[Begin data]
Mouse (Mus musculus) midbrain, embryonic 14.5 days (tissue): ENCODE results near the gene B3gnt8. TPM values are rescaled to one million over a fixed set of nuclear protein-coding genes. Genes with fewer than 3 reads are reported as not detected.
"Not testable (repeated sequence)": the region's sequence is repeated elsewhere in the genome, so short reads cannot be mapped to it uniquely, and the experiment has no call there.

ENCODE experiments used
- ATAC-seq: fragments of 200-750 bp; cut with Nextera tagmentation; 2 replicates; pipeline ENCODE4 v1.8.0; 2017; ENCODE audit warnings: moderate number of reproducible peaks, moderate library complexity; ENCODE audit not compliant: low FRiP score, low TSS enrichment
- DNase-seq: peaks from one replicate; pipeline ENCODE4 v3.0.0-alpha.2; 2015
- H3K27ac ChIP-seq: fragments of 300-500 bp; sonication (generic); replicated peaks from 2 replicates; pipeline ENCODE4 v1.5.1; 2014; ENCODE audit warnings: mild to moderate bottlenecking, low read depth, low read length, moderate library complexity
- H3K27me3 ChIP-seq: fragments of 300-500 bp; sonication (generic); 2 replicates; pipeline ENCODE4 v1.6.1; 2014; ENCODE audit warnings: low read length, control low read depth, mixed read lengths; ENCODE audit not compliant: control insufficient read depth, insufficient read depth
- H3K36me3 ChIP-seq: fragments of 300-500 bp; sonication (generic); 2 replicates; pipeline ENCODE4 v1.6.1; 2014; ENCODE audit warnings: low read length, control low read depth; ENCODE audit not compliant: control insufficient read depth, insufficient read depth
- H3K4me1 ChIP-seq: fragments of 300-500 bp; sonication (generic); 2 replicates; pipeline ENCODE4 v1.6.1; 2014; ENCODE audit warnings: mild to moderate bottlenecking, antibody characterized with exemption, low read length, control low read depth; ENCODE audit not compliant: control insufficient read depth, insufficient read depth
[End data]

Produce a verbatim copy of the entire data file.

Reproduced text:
Mouse (Mus musculus) midbrain, embryonic 14.5 days (tissue): ENCODE results near the gene B3gnt8. TPM values are rescaled to one million over a fixed set of nuclear protein-coding genes. Genes with fewer than 3 reads are reported as not detected.
"Not testable (repeated sequence)": the region's sequence is repeated elsewhere in the genome, so short reads cannot be mapped to it uniquely, and the experiment has no call there.

ENCODE experiments used
- ATAC-seq: fragments of 200-750 bp; cut with Nextera tagmentation; 2 replicates; pipeline ENCODE4 v1.8.0; 2017; ENCODE audit warnings: moderate number of reproducible peaks, moderate library complexity; ENCODE audit not compliant: low FRiP score, low TSS enrichment
- DNase-seq: peaks from one replicate; pipeline ENCODE4 v3.0.0-alpha.2; 2015
- H3K27ac ChIP-seq: fragments of 300-500 bp; sonication (generic); replicated peaks from 2 replicates; pipeline ENCODE4 v1.5.1; 2014; ENCODE audit warnings: mild to moderate bottlenecking, low read depth, low read length, moderate library complexity
- H3K27me3 ChIP-seq: fragments of 300-500 bp; sonication (generic); 2 replicates; pipeline ENCODE4 v1.6.1; 2014; ENCODE audit warnings: low read length, control low read depth, mixed read lengths; ENCODE audit not compliant: control insufficient read depth, insufficient read depth
- H3K36me3 ChIP-seq: fragments of 300-500 bp; sonication (generic); 2 replicates; pipeline ENCODE4 v1.6.1; 2014; ENCODE audit warnings: low read length, control low read depth; ENCODE audit not compliant: control insufficient read depth, insufficient read depth
- H3K4me1 ChIP-seq: fragments of 300-500 bp; sonication (generic); 2 replicates; pipeline ENCODE4 v1.6.1; 2014; ENCODE audit warnings: mild to moderate bottlenecking, antibody characterized with exemption, low read length, control low read depth; ENCODE audit not compliant: control insufficient read depth, insufficient read depth